2. The big if/else construct in the Arena class is repetitive and error-prone: we could easily introduce an error through copy & paste here.
  3. The startDuel() method in the Arena class returns null if there was no winner. We might expect the method to always return a winner and forget to handle the case when it returns null.

Before we start, create a new package level5, and copy all the classes from level4 into it.

To make the code a bit safer, we’ll first introduce a new class Shape. Create this class and copy the following code into it:

package level5;

enum Shape {

  ROCK("rock", "scissors"),

  PAPER("paper", "rock"),

  SCISSORS("scissors", "paper");

  String name;

  String beats;

  Shape(String name, String beats) {
    this.name = name;
    this.beats = beats;

  boolean beats(Shape otherShape) {
    return otherShape.name.equals(this.beats);

The Shape class is a special type of class: an “enum”. This means it’s an enumeration of possible values. In our case, an enumeration of valid shapes in the Rock, Paper, Scissors game.

The class declares three valid shapes: ROCK, PAPER, and SCISSORS. Each of the declarations passes two parameters into the constructor:

  • the name of the shape, and
  • the name of the shape it beats.

The constructor Shape() takes these parameters and stores them in class attributes as we have seen in the other classes earlier.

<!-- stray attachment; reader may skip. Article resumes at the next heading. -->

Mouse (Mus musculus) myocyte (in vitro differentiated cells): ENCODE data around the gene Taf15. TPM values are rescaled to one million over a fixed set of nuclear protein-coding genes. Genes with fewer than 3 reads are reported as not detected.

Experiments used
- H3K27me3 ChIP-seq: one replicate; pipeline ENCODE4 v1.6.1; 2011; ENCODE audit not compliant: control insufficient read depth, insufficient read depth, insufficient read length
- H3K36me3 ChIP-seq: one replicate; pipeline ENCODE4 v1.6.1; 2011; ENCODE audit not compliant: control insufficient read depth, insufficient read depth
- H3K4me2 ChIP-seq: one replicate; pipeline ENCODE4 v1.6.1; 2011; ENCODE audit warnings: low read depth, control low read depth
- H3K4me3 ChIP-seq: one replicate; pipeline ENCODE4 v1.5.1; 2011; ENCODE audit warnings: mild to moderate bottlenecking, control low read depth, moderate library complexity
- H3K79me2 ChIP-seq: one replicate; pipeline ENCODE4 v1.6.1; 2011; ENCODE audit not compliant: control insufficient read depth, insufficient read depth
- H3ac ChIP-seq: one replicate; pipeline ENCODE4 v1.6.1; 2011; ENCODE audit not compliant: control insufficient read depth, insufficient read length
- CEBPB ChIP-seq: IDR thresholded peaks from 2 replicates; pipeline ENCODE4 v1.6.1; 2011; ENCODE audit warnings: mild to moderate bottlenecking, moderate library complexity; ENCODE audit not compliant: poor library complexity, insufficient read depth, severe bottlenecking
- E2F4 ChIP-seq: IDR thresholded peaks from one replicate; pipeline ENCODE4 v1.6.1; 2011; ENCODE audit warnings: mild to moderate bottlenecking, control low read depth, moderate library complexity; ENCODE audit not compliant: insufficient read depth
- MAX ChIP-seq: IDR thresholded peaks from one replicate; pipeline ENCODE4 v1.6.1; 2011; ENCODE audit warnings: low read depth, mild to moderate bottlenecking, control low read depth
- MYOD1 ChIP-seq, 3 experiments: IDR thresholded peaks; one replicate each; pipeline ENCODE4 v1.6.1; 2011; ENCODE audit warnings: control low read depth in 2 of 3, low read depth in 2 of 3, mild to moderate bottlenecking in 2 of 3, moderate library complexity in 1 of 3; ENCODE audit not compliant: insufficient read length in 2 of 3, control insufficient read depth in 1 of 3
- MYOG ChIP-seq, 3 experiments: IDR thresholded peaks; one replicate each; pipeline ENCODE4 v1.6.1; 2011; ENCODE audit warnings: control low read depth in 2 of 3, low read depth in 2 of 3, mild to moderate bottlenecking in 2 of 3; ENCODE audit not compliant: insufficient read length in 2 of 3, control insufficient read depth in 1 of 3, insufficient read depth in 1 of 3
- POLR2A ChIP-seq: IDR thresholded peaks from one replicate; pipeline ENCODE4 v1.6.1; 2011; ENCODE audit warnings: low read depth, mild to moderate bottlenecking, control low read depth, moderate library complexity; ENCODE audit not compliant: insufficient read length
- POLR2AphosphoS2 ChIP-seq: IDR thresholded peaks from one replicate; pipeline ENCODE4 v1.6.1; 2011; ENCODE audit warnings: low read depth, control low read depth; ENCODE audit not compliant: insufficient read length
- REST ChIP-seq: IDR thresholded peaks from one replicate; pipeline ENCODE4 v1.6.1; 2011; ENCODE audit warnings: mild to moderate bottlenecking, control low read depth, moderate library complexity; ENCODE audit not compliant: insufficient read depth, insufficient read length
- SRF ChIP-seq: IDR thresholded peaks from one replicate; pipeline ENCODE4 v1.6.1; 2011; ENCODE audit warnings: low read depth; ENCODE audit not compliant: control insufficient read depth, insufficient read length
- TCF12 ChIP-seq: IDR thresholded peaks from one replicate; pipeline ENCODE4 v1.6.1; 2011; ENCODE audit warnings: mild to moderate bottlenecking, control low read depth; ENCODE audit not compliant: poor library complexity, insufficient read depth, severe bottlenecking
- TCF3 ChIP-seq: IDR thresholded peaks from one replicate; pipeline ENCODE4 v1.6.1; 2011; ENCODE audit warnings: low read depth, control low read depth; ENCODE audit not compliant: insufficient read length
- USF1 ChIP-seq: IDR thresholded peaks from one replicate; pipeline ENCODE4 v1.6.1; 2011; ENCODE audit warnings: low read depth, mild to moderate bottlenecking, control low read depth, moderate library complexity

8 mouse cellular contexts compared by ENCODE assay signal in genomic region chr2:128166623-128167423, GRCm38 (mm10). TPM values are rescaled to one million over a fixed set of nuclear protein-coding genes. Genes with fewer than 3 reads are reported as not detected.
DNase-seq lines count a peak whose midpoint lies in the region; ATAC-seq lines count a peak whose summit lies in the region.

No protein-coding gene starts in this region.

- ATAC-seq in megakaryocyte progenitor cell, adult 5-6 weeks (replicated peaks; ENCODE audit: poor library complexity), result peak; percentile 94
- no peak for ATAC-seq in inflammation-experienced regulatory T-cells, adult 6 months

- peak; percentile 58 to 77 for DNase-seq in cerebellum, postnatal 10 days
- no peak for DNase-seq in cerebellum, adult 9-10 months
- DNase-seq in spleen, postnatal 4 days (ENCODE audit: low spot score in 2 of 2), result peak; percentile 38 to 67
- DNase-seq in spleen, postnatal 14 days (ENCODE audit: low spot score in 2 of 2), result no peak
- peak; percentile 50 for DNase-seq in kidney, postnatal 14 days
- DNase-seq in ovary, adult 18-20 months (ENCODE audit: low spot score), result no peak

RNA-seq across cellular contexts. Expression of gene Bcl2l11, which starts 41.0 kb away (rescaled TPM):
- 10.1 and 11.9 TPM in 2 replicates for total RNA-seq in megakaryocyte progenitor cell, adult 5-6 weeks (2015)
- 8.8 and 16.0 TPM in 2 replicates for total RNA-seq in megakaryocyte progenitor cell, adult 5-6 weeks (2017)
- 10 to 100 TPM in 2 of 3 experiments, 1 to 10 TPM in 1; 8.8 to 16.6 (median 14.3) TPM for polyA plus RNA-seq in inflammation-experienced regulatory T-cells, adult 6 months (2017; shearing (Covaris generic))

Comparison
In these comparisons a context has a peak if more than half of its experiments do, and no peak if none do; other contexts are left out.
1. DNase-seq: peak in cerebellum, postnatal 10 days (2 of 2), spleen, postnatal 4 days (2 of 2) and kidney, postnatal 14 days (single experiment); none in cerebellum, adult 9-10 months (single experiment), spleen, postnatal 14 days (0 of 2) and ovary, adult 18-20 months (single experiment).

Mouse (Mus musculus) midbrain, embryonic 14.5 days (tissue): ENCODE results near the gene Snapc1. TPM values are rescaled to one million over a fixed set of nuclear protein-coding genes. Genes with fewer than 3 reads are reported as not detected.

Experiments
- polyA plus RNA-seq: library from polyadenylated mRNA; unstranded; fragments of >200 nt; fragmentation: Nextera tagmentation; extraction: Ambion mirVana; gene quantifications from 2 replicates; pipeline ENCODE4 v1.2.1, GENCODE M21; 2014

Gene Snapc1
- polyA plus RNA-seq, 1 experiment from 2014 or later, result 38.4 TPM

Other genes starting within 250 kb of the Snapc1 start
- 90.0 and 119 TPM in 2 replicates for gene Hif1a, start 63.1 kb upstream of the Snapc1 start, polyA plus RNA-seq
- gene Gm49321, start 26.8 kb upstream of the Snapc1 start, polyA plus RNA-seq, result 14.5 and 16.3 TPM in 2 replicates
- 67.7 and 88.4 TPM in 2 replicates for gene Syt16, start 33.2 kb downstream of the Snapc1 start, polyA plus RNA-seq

We additionally create a method beats() that is supposed to decide whether the shape beats another shape. It expects another shape as an input parameter and returns true if that shape is the shape that this shape beats.

With the Shape enum in place, we can now change the method rockPaperScissors() in the Robot class to return a Shape instead of a string:

class Robot {


  Shape rockPaperScissors() {
    int randomNumber = random.nextInt(3);
    return Shape.values()[randomNumber];


The method now returns Shape object. We have also removed the if/else construct and replaced it with Shape.values()[randomNumber] to the same effect. Shape.values() returns an array containing all three shapes. From this array we just pick the element with the random index.

With this new Robot class, we can go ahead and clean up the Arena class:

class Arena {


  Optional<Robot> startDuel() {
    Shape shape1 = robot1.rockPaperScissors();
    Shape shape2 = robot2.rockPaperScissors();

    System.out.println(robot1.name + ": " + shape1.name);
    System.out.println(robot2.name + ": " + shape2.name);

    if (shape1.beats(shape2)) {
      return Optional.of(robot1);
    } else if (shape2.beats(shape1)) {
      return Optional.of(robot2);
    } else {
      return Optional.empty();

We changed the type of the shape variables from String to Shape, since the robots now return Shapes.